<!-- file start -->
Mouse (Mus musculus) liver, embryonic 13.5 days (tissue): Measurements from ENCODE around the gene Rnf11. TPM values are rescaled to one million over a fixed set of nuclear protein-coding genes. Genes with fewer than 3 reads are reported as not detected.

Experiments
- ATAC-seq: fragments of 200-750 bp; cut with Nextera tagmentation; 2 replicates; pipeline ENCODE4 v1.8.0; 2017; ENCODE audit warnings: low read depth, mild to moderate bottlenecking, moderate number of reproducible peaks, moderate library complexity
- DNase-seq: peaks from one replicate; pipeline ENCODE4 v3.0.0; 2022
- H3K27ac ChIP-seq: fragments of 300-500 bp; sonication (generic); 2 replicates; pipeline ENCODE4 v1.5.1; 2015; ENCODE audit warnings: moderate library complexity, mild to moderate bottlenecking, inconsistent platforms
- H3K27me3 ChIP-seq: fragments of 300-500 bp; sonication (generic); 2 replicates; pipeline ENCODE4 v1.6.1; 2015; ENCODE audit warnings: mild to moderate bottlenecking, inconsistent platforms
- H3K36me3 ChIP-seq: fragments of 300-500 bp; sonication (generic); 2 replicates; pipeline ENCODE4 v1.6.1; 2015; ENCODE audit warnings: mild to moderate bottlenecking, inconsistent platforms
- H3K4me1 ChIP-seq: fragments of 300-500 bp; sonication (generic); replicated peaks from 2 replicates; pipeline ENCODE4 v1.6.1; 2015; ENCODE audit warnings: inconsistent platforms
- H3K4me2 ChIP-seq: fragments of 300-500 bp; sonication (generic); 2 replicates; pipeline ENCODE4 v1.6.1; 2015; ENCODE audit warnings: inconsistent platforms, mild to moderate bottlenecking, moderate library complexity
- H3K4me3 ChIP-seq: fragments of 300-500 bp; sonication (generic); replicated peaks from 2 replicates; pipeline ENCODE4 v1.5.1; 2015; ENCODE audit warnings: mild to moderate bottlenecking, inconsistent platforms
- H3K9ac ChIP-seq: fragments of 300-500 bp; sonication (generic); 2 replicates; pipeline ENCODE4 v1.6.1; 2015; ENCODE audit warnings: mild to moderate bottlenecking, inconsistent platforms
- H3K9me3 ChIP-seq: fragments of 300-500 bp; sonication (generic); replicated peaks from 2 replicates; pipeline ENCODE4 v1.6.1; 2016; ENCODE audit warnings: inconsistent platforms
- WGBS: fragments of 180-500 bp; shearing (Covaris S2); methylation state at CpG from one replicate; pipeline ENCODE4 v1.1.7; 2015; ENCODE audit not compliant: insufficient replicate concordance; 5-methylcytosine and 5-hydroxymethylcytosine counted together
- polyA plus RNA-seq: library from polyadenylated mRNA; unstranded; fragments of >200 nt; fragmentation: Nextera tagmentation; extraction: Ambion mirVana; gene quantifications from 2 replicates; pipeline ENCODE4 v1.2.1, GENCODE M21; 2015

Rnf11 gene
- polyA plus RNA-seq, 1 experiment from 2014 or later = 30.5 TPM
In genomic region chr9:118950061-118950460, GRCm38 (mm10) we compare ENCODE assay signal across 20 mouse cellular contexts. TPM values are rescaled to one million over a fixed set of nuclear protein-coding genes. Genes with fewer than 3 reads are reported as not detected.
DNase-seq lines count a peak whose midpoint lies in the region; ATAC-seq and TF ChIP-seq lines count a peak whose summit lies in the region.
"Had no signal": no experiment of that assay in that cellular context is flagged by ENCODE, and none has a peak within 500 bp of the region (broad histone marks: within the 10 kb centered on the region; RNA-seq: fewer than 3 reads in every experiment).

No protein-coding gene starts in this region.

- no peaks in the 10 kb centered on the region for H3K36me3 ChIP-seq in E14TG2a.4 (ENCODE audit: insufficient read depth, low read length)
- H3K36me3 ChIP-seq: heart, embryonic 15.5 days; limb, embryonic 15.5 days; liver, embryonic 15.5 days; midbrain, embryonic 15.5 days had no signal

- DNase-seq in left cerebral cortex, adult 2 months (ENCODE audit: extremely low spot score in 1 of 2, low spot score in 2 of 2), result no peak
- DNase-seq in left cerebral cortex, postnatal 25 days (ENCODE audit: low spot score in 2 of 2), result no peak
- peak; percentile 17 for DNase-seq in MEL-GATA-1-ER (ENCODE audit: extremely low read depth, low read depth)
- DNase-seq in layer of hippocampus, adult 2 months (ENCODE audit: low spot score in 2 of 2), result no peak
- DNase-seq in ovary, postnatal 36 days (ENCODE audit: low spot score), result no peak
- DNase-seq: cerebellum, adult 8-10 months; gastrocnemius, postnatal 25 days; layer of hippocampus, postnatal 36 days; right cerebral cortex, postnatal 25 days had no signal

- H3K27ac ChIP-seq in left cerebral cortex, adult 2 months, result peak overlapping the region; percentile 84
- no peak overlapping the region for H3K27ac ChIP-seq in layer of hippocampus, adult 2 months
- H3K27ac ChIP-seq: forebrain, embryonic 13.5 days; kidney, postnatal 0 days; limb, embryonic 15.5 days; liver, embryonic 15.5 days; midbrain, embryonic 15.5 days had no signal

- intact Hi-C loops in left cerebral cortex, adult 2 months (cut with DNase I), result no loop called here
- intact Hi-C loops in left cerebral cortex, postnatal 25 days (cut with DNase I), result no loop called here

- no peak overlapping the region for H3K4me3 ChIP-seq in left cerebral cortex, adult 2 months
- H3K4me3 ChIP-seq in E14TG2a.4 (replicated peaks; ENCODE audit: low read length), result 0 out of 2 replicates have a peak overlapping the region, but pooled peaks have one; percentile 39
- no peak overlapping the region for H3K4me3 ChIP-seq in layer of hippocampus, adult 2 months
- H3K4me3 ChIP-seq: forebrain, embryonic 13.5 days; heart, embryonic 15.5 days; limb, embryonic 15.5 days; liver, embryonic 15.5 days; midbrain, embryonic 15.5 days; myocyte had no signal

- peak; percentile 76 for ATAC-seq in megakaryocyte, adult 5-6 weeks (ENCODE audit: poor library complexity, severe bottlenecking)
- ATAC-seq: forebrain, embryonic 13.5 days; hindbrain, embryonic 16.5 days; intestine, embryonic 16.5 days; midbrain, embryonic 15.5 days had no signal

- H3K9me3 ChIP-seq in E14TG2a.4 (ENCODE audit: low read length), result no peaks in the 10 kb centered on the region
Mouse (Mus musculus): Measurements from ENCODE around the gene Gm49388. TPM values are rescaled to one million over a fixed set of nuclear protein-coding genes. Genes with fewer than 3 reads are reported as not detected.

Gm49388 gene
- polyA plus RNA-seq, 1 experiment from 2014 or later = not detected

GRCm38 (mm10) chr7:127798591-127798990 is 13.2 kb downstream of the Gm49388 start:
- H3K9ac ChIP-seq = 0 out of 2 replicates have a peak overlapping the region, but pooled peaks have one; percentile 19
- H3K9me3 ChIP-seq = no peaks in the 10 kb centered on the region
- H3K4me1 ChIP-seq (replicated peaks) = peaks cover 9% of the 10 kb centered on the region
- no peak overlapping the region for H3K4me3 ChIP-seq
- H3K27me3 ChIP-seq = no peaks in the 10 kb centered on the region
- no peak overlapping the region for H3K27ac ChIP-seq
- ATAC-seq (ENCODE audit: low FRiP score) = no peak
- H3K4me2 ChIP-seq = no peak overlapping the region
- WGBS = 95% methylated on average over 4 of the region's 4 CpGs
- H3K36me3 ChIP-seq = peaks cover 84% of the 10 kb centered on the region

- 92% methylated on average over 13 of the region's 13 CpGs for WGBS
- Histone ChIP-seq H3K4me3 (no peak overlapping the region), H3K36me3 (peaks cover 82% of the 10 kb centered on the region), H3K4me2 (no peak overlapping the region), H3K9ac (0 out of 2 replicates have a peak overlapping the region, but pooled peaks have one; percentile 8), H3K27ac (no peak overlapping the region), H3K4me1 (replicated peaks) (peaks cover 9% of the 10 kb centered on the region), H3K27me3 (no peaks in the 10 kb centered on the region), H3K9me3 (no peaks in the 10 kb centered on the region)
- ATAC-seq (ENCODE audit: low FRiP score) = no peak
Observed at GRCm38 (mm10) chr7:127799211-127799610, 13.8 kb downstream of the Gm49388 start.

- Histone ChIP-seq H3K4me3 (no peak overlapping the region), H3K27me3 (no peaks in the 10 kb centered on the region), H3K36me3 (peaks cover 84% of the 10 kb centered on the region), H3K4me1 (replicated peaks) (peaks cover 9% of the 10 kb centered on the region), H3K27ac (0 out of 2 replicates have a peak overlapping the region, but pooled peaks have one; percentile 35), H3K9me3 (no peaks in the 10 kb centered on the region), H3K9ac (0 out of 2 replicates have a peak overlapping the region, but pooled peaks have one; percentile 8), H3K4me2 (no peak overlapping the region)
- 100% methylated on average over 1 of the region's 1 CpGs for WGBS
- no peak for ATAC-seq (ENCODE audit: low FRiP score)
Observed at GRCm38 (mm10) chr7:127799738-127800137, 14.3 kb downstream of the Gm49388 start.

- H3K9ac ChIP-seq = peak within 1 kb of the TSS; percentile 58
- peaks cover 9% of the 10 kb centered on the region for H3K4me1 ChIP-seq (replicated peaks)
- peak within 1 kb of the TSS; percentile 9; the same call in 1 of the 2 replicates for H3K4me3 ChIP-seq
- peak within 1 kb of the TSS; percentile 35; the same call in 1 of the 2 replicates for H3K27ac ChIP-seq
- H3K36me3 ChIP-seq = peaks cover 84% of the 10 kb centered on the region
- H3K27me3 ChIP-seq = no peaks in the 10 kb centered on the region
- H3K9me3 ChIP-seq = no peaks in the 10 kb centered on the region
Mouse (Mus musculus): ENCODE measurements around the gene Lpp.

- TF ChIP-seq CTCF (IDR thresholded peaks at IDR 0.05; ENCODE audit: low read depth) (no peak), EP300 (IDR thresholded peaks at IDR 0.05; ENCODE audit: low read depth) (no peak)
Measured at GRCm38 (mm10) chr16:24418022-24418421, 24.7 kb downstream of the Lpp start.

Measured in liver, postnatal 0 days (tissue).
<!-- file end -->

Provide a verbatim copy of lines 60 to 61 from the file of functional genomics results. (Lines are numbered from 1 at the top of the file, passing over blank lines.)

- 100% methylated on average over 1 of the region's 1 CpGs for WGBS
- no peak for ATAC-seq (ENCODE audit: low FRiP score)